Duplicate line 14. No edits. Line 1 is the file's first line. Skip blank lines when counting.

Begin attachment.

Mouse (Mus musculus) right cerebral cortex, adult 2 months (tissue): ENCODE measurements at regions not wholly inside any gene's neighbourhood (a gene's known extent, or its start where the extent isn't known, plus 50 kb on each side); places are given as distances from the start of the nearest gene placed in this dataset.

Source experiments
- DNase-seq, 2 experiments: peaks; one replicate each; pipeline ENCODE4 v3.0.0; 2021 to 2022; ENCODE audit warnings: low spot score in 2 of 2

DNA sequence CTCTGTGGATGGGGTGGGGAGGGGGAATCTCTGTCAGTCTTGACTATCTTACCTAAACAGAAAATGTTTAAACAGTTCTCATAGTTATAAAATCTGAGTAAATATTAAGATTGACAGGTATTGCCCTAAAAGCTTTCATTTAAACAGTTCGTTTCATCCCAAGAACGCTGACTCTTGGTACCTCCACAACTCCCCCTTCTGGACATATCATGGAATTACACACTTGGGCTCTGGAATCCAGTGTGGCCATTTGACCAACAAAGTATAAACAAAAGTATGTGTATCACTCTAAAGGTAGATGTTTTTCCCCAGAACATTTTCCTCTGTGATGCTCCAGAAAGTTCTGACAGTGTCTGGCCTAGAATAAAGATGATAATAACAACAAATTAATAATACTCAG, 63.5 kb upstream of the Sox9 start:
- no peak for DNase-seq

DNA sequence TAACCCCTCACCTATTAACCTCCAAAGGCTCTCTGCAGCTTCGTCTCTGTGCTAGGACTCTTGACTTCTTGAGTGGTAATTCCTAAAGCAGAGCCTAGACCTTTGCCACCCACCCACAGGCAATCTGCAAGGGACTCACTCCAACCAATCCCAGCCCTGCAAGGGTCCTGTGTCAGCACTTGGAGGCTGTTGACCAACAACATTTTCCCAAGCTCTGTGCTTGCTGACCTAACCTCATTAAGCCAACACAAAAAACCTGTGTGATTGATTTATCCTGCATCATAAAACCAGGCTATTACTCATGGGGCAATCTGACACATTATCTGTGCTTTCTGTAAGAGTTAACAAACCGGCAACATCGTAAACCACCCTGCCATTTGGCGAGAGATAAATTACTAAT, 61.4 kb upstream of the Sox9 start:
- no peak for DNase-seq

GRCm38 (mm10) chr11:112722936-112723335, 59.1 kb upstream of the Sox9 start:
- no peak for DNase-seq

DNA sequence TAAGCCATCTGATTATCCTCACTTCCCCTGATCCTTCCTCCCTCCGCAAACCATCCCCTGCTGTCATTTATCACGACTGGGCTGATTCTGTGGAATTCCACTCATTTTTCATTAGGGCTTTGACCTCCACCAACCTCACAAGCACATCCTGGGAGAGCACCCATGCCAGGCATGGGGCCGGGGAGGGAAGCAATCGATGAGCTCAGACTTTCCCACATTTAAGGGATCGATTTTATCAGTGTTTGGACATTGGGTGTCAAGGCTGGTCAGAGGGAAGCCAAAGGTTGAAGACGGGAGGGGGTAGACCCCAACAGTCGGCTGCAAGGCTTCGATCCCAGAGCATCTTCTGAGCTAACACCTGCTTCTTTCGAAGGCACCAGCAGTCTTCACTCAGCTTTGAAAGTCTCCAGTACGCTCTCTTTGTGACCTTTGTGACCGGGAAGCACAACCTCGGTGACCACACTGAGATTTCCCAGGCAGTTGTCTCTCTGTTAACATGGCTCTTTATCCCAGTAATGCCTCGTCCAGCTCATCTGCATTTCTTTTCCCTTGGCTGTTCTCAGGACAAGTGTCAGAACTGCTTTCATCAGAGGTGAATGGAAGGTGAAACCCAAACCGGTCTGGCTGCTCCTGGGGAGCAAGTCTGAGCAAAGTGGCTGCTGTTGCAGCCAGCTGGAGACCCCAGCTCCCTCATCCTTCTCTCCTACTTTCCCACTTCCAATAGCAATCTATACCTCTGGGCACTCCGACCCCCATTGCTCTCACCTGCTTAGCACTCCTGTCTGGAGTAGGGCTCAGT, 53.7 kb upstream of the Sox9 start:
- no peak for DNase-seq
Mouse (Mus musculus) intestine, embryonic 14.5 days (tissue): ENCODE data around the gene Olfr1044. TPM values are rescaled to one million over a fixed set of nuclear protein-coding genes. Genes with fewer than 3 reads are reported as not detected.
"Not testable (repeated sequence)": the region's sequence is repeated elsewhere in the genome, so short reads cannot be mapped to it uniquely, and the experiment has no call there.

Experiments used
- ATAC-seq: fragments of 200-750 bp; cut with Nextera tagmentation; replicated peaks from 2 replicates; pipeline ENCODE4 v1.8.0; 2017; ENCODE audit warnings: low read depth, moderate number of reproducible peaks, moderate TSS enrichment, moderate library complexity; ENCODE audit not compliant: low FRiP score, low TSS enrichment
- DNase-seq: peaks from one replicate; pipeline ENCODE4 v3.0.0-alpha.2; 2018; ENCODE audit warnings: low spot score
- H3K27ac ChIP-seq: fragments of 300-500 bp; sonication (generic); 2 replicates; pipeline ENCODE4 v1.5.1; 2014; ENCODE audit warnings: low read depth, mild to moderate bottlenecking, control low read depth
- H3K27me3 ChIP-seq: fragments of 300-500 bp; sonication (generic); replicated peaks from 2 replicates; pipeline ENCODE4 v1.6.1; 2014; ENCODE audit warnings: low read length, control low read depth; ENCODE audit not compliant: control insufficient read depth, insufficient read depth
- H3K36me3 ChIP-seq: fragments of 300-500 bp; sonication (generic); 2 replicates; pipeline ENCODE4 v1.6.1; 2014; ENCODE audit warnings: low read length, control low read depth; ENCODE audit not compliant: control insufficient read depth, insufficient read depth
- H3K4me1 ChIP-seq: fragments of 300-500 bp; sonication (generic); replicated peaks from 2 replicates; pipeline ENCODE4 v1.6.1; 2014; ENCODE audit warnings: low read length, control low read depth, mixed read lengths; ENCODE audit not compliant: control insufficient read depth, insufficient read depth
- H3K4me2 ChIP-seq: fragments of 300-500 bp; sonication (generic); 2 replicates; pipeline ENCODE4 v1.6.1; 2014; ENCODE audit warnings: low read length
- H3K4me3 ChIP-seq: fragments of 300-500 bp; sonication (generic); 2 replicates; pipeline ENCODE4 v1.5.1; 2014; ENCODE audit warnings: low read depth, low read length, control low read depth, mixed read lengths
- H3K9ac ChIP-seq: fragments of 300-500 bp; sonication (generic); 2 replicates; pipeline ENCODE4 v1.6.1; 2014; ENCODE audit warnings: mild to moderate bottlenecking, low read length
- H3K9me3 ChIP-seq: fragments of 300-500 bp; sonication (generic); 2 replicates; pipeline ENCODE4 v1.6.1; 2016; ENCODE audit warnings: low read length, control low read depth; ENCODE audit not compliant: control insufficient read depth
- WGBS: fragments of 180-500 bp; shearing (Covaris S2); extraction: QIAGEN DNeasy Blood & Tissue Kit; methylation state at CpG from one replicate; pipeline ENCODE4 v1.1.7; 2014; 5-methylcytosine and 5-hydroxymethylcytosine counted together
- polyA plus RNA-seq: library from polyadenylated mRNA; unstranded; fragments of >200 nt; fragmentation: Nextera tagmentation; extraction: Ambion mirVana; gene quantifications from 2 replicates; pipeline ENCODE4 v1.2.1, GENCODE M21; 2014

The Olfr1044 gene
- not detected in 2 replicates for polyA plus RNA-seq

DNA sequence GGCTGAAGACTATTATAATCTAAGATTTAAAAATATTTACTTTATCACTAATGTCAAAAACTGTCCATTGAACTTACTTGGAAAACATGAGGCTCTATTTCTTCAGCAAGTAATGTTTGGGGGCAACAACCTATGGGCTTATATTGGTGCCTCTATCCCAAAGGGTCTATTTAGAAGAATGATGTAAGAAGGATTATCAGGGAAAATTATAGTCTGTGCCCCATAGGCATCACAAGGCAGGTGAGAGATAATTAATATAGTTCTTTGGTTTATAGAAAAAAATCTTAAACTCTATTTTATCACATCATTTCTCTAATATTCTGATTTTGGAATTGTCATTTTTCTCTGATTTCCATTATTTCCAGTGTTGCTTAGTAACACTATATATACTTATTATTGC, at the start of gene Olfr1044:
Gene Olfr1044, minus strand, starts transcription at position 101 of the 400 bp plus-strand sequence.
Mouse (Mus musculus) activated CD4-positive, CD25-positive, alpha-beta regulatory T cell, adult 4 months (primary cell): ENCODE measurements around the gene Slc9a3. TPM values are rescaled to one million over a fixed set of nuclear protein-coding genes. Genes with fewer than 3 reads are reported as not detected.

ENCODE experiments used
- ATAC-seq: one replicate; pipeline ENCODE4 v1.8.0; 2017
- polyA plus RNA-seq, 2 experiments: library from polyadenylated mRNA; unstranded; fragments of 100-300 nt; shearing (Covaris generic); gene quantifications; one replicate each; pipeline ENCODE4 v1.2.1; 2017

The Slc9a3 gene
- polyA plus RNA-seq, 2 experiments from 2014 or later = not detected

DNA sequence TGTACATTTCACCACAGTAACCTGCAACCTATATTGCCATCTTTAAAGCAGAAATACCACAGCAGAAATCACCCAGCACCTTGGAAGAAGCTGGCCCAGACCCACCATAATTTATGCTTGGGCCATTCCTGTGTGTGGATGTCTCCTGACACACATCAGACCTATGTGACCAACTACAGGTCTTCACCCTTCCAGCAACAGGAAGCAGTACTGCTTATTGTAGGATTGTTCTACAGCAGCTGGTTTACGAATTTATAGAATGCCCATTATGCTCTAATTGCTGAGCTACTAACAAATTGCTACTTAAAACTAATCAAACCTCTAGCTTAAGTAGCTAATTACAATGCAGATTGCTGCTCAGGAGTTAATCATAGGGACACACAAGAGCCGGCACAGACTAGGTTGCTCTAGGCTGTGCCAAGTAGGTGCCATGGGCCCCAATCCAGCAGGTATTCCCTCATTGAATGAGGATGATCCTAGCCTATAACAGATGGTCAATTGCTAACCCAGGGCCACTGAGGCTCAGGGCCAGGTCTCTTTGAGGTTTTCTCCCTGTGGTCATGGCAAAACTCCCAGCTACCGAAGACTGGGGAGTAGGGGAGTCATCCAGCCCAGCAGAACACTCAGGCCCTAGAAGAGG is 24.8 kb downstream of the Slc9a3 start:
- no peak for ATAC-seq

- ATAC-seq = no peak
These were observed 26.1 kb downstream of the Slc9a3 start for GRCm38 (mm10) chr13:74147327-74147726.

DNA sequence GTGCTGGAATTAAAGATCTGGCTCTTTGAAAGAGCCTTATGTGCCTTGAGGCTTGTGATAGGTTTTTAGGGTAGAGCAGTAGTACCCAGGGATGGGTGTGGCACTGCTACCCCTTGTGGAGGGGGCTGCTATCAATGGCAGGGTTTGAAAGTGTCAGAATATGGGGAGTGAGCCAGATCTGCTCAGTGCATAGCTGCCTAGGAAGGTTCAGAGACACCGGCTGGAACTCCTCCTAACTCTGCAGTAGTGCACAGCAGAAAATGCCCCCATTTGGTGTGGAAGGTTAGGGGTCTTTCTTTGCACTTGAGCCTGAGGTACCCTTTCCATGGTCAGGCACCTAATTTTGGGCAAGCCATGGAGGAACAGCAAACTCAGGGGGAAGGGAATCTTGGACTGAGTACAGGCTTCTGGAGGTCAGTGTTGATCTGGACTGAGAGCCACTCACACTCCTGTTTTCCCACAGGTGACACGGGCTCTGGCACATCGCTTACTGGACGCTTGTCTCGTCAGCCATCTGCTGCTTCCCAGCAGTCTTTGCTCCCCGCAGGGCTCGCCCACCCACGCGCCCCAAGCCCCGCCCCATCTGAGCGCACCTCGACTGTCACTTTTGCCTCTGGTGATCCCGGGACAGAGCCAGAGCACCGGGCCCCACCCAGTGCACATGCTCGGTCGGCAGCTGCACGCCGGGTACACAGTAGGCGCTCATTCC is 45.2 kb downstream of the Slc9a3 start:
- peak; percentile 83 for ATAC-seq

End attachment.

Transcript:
Experiments used